Shareable Content Object Reference Model (SCORM) Research
While faculy at the Center for Statewide E-learning I was NSU's liason with the Academic Co-Lab of the Advanced Distributed Learning Initiaive (DoD) at UW Madison. Developing and defining the SCORM (Sharable Content Object Reference Model) was the pCo-Lab's rimary project at that time.
The basic idea behind the Sharable Content Object Reference Model (SCORM) is to create a set of specifications that allow Content Objects (electronic learning objects) to be reused and to support searchability when archiving these objects. This is simple enough in theory but in practice a number of issues come up.
To solve the searchability problem the ADL (DoD Advanced Distributed Learning Initiative) developed a system of metadata tagging for the SCOs. This metadata can include such information as author, keywords, description, intended application, copyright and terms of usage, technical requirements (media "player" version, or image format, for example), addendums or alterations made (version and date), and even the various applications that this object has used for. The taxonomy for this metadata is a simple hierarchical structure containing some required elements and a large number of optional elements. A SCORM compliant SCO would have an XML manifest containing the metadata, and XML is searchable by any standard text based search engine making this document searchable from many different approaches.
Reusability, however, is not so easily solved. Ellen Wagner, speaking to the ADL Academic Co-Lab gathering in Madison, Wisconsin, June 23, 2003, pointed out that reusability and context often behave as opposites on a single continuum. For a learning object or asset to be reusable it must be as flexible as possible. For a learning object to teach effectively it must provide context for its assets. For example, an image of the White House by itself is nearly context free and can serve in a wide variety of learning objectives. When I build a SCO that contains the image I add information, context. This might be historical information if the SCO is about American Civics, or engineering details if the SCO is about period architecture, but whatever the context I add I reduce the flexibility and therefore reuse of the asset within the SCO. Therefore, this tradeoff is fundamental to the concept of reusable learning objects.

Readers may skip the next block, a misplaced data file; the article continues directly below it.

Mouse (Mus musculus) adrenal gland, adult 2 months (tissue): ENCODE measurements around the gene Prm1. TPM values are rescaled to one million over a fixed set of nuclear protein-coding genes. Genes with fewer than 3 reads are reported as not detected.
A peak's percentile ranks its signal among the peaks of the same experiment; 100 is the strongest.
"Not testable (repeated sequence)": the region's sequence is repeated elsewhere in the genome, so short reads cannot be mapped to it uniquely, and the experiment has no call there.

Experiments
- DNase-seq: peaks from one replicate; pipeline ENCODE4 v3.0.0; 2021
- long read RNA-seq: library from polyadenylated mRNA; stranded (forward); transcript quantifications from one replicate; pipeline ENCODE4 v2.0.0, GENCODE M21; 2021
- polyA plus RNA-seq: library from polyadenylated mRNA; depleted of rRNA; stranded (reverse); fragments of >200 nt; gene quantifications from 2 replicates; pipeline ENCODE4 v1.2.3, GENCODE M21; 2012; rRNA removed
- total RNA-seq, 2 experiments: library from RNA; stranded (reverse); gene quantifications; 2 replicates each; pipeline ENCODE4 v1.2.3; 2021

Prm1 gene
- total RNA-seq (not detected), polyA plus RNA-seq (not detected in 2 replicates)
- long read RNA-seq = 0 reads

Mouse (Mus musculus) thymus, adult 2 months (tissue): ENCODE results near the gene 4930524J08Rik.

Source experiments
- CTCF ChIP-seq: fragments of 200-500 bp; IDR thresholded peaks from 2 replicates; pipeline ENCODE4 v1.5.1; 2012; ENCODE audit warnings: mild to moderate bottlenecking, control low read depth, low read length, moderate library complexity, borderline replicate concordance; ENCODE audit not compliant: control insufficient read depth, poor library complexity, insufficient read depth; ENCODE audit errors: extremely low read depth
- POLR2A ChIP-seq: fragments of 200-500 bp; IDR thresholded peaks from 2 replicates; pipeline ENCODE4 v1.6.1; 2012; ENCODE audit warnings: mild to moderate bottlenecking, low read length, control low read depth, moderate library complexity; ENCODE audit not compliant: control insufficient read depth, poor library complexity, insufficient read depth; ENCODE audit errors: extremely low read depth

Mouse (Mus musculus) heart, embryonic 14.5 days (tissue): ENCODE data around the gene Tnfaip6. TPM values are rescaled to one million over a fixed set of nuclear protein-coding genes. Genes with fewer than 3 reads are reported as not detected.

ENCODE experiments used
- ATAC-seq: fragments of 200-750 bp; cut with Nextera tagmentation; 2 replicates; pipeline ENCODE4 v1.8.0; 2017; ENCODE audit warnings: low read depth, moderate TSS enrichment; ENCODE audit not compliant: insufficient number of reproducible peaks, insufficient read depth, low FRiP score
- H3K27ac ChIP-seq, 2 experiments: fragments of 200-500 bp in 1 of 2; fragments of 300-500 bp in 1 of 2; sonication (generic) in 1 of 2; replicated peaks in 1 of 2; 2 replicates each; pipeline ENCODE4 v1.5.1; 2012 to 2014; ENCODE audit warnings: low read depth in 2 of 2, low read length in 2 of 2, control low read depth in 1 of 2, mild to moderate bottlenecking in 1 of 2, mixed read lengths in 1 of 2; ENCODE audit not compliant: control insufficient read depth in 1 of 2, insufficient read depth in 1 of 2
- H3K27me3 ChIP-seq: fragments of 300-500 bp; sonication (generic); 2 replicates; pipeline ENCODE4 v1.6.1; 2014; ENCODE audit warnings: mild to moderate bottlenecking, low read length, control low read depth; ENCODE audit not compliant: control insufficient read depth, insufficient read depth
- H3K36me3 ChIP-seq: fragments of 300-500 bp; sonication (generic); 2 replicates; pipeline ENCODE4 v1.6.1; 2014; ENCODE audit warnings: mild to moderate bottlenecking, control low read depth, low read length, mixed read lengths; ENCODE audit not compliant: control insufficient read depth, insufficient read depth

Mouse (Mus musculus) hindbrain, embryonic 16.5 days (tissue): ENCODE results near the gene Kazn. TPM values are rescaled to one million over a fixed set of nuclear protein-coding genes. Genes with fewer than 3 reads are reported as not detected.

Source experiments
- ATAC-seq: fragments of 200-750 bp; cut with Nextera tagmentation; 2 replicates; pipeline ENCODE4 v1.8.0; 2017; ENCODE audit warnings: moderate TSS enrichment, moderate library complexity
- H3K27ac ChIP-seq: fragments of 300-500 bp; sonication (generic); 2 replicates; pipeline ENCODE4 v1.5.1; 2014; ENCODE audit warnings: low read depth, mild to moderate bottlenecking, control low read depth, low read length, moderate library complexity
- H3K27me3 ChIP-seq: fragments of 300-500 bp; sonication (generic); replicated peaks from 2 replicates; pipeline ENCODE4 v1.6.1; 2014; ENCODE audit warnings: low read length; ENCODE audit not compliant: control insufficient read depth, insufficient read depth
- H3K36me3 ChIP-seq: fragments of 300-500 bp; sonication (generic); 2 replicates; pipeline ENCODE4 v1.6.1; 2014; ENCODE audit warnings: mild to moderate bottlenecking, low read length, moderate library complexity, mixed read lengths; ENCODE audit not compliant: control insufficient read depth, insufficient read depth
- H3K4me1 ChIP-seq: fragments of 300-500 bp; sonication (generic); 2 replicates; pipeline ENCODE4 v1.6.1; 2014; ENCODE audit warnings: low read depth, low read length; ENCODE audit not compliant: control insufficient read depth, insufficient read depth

Another issue this paradox brings up is that of external reference. We have become accustomed to hypertext in our research, the addition of links to information peripheral to the subject being directly addressed. We have also become somewhat accustomed to "broken" links and 404 "Not Found" messages. To link to a source outside of the SCO seriously reduces the reliable reusability of the SCO. Yet, as a course designer, I need to update materialoften, possibly even each time a course is taught. Further, I need to offer peripheral materials and additional resources for interested and motivated students. Somehow, I need to be able to allow students to access material not relevant to the SCO as it stands alone.
Sequencing and Navigation
My project was based on reusability as a base concept and this presumption led me to certain conclusions. Immediately this meant breaking the course into subjects, concepts, and processes that could be taught independently of each other. The need for stand-alone content objects appears to be at odds with the need for coherent navigation through a course. This is compounded if the designer feels the need to address a multiplicity of learning styles in order to maximize student success. SCORM 1.3, in development then, was intended to address some of the sequencing issues. I chose to stipulate that for this whole course package some kind of organizing "envelope" would have to be built. (This envelope does, in a sense, become a learning object too, but is not a SCO because its use rests on the presumption of the use of all of the relevant Chapter/SCOs.) The envelope could contain introductory material, referential material, navigation and assessment material, and any further materials that might be relevant for the course in total, but not relevant to any of the single subject SCOs.
Using the paradigm of a textbook, the quintessential non-electronic learning object, the course subject can be broken into chapters, and most chapters can be broken into smaller sections. Each chapter would be a SCO, but each chapter-sized SCO could contain a number of smaller Sharable Content Objects. These smaller SCOs are commonly referred to as "aggregates" at this level.
In practice much of the idea behind the SCORM has been washed out. To be compliant today little beyond an XML resource list is required. This list allows an LMS to ascertain that the required files are available, and that the format of the files is appropriate (hopefully), but little more.
Return to Elearning page